What is Conspiracy to Distribute? (with pictures)

Mary McMahon
Mary McMahon
Conspiracy to distribute charges can be levied against everybody in the chain of drug dealers from the importer to the street seller.
Conspiracy to distribute charges can be levied against everybody in the chain of drug dealers from the importer to the street seller.

Conspiracy to distribute is a criminal charge used in some drug trafficking cases where a prosecutor has evidence that two or more people conspired to distribute drugs. This charge can also be applied to other cases involving the distribution of contraband material. Handling of such cases varies by jurisdiction, as do the criteria necessary to receive a conviction. People facing a conspiracy to distribute charge should meet with a criminal attorney, preferably one who specializes in cases of a nature similar to that a person is charged with, to discuss the situation and the various legal options.

Individuals who have been charged with conspiracy to distribute may face jail time.
Individuals who have been charged with conspiracy to distribute may face jail time.

For a conspiracy charge, prosecutors must be able to show that two or more people met to plan criminal activity. In some regions, people must commit what is known as an “overt act,” an activity clearly linked to the conspiracy, to be considered guilty. It is important to note that this act does not have to be successful; it simply has to further the stated end goal of the conspiracy. Two people taking turns driving to pick up contraband material from someone else, for example, would be committing an overt act.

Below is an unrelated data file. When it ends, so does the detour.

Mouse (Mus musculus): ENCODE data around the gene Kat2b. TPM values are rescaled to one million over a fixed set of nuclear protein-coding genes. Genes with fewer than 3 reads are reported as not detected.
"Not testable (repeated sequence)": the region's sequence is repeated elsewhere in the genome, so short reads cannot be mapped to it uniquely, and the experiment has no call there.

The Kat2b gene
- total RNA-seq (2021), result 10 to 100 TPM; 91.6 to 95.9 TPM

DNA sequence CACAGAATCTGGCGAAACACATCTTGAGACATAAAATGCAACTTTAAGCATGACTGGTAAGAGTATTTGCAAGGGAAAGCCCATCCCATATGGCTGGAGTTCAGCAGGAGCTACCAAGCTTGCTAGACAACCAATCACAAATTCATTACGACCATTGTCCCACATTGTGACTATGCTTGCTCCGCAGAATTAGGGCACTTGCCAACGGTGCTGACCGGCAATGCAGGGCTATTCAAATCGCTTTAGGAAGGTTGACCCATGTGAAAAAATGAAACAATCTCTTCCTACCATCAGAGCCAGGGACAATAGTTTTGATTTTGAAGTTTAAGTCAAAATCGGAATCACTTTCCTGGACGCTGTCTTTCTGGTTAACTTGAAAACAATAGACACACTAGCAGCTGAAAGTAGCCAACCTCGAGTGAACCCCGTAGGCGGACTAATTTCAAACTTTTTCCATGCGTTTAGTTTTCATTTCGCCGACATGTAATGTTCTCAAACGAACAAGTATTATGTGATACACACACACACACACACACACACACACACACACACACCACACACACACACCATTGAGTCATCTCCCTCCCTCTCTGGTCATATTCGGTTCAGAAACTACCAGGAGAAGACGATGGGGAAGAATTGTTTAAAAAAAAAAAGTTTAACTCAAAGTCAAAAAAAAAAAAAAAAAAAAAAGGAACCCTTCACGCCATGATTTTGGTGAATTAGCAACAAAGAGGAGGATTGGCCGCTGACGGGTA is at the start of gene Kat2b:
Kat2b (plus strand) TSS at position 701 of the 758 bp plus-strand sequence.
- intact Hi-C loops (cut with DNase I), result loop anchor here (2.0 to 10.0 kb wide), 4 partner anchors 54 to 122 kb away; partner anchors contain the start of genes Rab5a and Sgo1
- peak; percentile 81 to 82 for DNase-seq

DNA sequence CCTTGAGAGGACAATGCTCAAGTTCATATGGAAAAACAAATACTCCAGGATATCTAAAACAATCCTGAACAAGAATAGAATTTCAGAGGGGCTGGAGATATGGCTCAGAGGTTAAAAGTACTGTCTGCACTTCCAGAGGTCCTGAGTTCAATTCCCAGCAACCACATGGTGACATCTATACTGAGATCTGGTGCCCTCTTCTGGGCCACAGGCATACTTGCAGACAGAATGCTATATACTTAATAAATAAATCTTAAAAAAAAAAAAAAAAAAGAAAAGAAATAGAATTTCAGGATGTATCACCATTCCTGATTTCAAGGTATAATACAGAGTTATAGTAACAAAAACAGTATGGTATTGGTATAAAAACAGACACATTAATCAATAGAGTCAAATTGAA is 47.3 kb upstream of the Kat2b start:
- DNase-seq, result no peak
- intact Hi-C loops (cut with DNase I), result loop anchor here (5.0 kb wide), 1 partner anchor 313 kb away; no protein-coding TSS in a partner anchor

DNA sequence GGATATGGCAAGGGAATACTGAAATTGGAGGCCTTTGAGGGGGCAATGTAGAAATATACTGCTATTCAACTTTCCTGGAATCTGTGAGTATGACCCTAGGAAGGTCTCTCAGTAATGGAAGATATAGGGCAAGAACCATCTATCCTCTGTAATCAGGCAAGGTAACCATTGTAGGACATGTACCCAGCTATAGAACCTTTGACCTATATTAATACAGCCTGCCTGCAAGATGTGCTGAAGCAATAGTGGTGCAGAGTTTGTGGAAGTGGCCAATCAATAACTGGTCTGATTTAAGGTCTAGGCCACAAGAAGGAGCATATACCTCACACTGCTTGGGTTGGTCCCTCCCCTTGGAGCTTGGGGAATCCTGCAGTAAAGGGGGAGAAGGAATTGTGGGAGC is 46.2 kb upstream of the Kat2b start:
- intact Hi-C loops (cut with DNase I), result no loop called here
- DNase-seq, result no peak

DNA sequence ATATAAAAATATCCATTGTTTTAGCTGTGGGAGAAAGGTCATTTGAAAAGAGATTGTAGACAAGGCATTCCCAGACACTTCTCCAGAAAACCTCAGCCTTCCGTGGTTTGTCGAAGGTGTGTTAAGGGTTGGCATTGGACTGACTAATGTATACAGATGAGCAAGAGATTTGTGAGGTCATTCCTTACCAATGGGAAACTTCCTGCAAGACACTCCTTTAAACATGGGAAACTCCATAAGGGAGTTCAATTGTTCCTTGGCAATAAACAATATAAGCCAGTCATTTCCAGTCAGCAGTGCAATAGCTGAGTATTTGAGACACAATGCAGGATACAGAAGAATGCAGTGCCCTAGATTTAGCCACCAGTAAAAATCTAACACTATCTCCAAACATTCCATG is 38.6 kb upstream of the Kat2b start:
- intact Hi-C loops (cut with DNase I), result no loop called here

A conspiracy charge must show that two or more people met to plan criminal activity.
A conspiracy charge must show that two or more people met to plan criminal activity.

Distribution charges include charges against people involved at all levels of drug distribution, including people who import drugs, as well as the sellers they pass the drugs on to. People holding large amounts of drugs are often charged with distribution, rather than possession, under the argument that they couldn't use the drugs on their own, and thus must have been planning to sell or share them.

An important thing to note about conspiracy charges is that people in a conspiracy can often be charged with criminal actions committed by co-defendants in the process of furthering the conspiracy. Someone charged with conspiracy to distribute, for example, could also be charged with murder if an accomplice killed someone in the course of a drug deal gone wrong. Conspiracy charges can be a very effective law enforcement tool for striking to the heart of groups involved in drug manufacture and sales, and the ability to charge everyone involved with like charges is an important component of a conspiracy charge.

There are a number of defenses to a conspiracy to distribute case, depending on the situation. Prosecutors may be willing to offer defendants a deal if they are willing to become witnesses, and in some cases may offer very favorable terms in recognition of the fact that witnesses can face reprisals for cooperating in criminal cases. A lawyer can discuss the options and meet with the prosecution to see what kinds of deals are on the table in a conspiracy to distribute case.